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Flamenco, the Dance of Spain

Flamenco concert in Barcelona

Picture yourself sitting back after enjoying a captivating guided day tour in Barcelona with Spanish Trails, having experienced the city’s vibrant charms. Immerse yourself in the mesmerizing world of flamenco dancers, witnessing their expressive movements and passionate performances of flamenco dancers that will amaze even the most knowledgeable dance aficionados.

If you wish to know more about this traditional folk dance of Spain, remember to join our truly Authentic Flamenco Show in Barcelona to witness this amazing form of art with powerful rhythms, heartfelt melodies, and intricate footwork to create lasting memories the next time you are in Barcelona.


Those accustomed to the serenity of ballerinas or the sassy hip-hop dancers will not know what to make of the symphony of emotions that pass on the faces of flamenco dancers. What sets flamenco apart and has made it a global phenomenon is the emotions that transpire across the faces of its dancers. The audience can feel the relationships between the guitarist, the dancer, and the singer. Working as a seamless unit, the performers often exchange glances and interact on stage, passing words of encouragement and praise that connect the performers and the audience.



Originating from the Andalusia region in Southern Spain, Flamenco is a traditional Spanish dancing style that has been documented for the past two hundred years. It is practiced throughout Spain even today and has transcended geographical boundaries. After reaching popularity in the United States, Flamenco has expanded far and wide, with there being more flamenco academies in Japan than in its home country of Spain. This art form has a remarkable multicultural heritage, as it has absorbed influences from various traditions around the world before evolving into the vibrant and captivating performance we know today. 

The Spanish art form is made up of three parts: Guitarra (guitar playing), canto (song), and baile (dance). Though flamenco originated in Andalucia, historians agree that its development has been shaped by many other cultures, including Latin American, Cuban, and Jewish traditions. One of the most significant influences came from Gypsies, or the Roma people, who brought flamenco from its roots in Andalusia to the other parts of Spain. Romani culture places importance on moving frequently, as they do not consider themselves true citizens of the countries they were born in, but rather citizens of their Romani community. They also have a reputation for influencing many different types of music, including compositions of famous classical composers Franz Liszt and Johannes Brahms. Some even speculate that flamenco originates from the Roma people. Flamenco also traveled by boat to other continents through the vast immigration of the 1800s and 1900s.

Read more about Flamenco’s history and origins and want to learn more HERE!

Flamenco spanish guitar

Photo by Tormius on Unsplash

On Stage

While professional training is now common for flamenco dancers, it is worth noting that in the past, many dancers were entirely self-taught. The art of flamenco was passed down through generations and was deeply ingrained in the traditions of the community. It is a traditional dramatic art form that carries a captivating narrative through the body language of the dancers, their physical movements, the music, and the elaborate costumes they wear. The costumes are extremely important to the story. Every detail is intentionally placed; every element, down to the intricate hairpiece of the female dancers, is carefully considered by the costume designer. Female dancers have many options when it comes to costumes, whereas male dancers have very few. Check out this website to learn more about the different styles and accessories of Flamenco dancers!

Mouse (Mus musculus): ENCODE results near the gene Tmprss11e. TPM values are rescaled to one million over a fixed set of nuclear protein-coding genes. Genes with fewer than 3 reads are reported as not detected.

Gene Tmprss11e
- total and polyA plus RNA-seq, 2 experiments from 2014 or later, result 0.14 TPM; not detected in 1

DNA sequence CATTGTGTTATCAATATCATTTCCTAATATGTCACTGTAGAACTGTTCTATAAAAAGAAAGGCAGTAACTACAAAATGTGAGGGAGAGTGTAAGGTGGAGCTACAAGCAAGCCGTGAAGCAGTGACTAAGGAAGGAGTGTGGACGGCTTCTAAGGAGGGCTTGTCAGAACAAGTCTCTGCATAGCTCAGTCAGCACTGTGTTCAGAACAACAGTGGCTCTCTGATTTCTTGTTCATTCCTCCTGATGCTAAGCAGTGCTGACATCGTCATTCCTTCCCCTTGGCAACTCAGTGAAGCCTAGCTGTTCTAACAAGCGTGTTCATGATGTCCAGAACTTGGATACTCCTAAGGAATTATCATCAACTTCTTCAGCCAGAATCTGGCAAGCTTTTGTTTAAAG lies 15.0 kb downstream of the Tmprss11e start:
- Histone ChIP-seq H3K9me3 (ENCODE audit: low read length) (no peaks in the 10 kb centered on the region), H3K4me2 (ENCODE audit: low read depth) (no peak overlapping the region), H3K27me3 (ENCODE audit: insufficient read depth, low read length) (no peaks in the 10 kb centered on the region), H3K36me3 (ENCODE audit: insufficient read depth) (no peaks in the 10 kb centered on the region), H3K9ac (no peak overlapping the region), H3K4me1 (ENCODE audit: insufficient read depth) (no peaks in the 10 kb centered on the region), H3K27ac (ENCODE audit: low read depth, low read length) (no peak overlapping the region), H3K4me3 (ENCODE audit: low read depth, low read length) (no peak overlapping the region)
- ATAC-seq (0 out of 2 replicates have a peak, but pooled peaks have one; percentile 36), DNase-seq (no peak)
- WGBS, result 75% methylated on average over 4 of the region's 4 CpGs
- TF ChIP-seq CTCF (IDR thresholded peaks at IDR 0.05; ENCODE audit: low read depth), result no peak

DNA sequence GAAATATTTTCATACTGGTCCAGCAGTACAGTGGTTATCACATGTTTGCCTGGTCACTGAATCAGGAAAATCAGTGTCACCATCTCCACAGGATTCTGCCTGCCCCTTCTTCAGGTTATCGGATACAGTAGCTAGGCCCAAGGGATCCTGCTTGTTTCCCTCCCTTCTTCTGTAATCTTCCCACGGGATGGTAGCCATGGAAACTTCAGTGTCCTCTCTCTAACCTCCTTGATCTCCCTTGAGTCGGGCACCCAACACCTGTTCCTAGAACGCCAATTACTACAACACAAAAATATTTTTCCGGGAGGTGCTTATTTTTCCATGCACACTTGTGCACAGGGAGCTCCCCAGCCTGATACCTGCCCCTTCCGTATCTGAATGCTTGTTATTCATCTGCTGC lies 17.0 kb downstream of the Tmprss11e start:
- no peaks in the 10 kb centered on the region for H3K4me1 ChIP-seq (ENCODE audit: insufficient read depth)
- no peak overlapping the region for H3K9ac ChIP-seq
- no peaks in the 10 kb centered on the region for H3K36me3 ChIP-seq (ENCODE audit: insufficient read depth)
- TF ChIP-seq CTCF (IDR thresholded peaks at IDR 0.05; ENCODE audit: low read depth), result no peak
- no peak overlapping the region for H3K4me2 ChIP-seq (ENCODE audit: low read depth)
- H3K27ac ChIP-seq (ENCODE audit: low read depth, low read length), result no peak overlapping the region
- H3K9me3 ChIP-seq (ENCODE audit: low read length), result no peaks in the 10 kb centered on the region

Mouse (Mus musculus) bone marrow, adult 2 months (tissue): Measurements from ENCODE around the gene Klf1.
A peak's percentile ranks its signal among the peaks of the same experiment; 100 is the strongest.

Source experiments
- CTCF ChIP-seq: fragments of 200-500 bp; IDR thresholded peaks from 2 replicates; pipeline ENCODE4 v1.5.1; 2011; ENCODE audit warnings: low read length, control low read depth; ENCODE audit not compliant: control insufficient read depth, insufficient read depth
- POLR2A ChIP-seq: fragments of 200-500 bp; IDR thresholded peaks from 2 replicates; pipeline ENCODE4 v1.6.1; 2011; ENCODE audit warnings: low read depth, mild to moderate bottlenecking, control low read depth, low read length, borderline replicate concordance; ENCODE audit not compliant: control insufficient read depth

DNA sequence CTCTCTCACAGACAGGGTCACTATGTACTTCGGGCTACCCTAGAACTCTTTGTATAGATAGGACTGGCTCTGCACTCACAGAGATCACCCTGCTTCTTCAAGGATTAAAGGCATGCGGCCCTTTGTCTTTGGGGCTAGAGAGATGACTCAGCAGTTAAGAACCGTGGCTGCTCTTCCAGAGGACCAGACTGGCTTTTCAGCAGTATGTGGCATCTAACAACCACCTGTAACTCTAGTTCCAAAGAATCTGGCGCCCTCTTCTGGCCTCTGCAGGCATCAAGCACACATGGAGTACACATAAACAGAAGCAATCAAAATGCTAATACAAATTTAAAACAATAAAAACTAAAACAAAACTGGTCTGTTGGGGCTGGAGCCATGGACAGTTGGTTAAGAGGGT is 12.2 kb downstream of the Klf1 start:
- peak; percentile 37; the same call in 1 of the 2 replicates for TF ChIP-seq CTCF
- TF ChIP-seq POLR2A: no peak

Body language

In its original form, flamenco dance was accompanied solely by singing and the rhythmic clapping of hands known as toque de palmas. A single cry or chant would be accompanied by a type of percussion that kept the rhythm. However, as flamenco’s popularity expanded, musical instruments were incorporated into performances. Modern flamenco dancers often utilized small handheld percussion instruments called castanets, snapping them in sync with the music. It is through the mesmerizing movement of the arms, hands, and fingers that provides magic essential to flamenco. Movement of the arms is called braceo and movement of the hands and fingers is called floreo. The posture and the coordination of the arms with the rotation of the wrists during braceo are very important and differentiate flamenco from other styles of dance.

The cry

Traditional Flamenco dresses

Clothes hanging: Photo by Quino Al on Unsplash

When one thinks of flamenco, one of the first things that come to mind is Olé! This iconic expression is used to energize the singers and dancers and to express enthusiasm and admiration for the dance. Some say that olé originated from the Hebrew verb oleh, which means “to throw up in the air.” Others believe that the term came from the Bible story of Jacob, Rachel, and Leah when Jacob thought he would marry Rachel but he lifted his bride’s veil and discovered it was Leah under the veil. The crowd tried to warn him by saying “Oh, Leah!” Still, others claim that it’s derived from the Arabic word Allah meaning “God.” No matter the origin, there is nothing like hearing Olé! rise above the frenzied tapping of the dancer’s feet, the guitar strumming and undulating voices of the flamenco singers during a performance.

Learn about Flamenco and Spanish Culture

Enjoyed learning about Flamenco and want to read more about Spanish culture? Check out our other blogs on our website!